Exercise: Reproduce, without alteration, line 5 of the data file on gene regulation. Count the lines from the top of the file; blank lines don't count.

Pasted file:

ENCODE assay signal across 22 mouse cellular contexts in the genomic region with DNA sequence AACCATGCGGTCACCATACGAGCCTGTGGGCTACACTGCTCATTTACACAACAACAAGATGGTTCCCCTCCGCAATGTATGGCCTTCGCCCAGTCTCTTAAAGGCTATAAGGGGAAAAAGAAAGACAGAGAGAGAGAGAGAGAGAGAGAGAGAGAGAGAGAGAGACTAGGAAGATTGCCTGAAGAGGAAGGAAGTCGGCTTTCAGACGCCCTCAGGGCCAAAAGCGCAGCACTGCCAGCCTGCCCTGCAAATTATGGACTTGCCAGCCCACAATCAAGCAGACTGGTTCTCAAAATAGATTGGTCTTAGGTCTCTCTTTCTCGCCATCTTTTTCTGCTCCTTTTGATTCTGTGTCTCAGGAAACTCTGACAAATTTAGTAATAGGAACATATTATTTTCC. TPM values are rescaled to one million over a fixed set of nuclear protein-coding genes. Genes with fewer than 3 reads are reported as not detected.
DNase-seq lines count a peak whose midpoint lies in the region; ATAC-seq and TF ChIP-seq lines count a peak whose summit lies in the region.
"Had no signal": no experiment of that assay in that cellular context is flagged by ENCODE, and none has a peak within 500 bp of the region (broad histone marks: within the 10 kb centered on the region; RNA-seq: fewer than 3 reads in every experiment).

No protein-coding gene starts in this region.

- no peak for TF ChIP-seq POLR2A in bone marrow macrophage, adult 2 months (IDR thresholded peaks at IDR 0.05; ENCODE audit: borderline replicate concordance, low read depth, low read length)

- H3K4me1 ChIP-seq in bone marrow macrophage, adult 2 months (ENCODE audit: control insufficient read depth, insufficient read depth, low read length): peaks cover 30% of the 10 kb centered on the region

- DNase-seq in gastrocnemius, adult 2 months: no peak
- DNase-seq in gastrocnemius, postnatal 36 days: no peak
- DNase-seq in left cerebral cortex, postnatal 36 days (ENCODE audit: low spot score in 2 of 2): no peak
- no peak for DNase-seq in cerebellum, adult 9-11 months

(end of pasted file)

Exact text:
- no peak for TF ChIP-seq POLR2A in bone marrow macrophage, adult 2 months (IDR thresholded peaks at IDR 0.05; ENCODE audit: borderline replicate concordance, low read depth, low read length)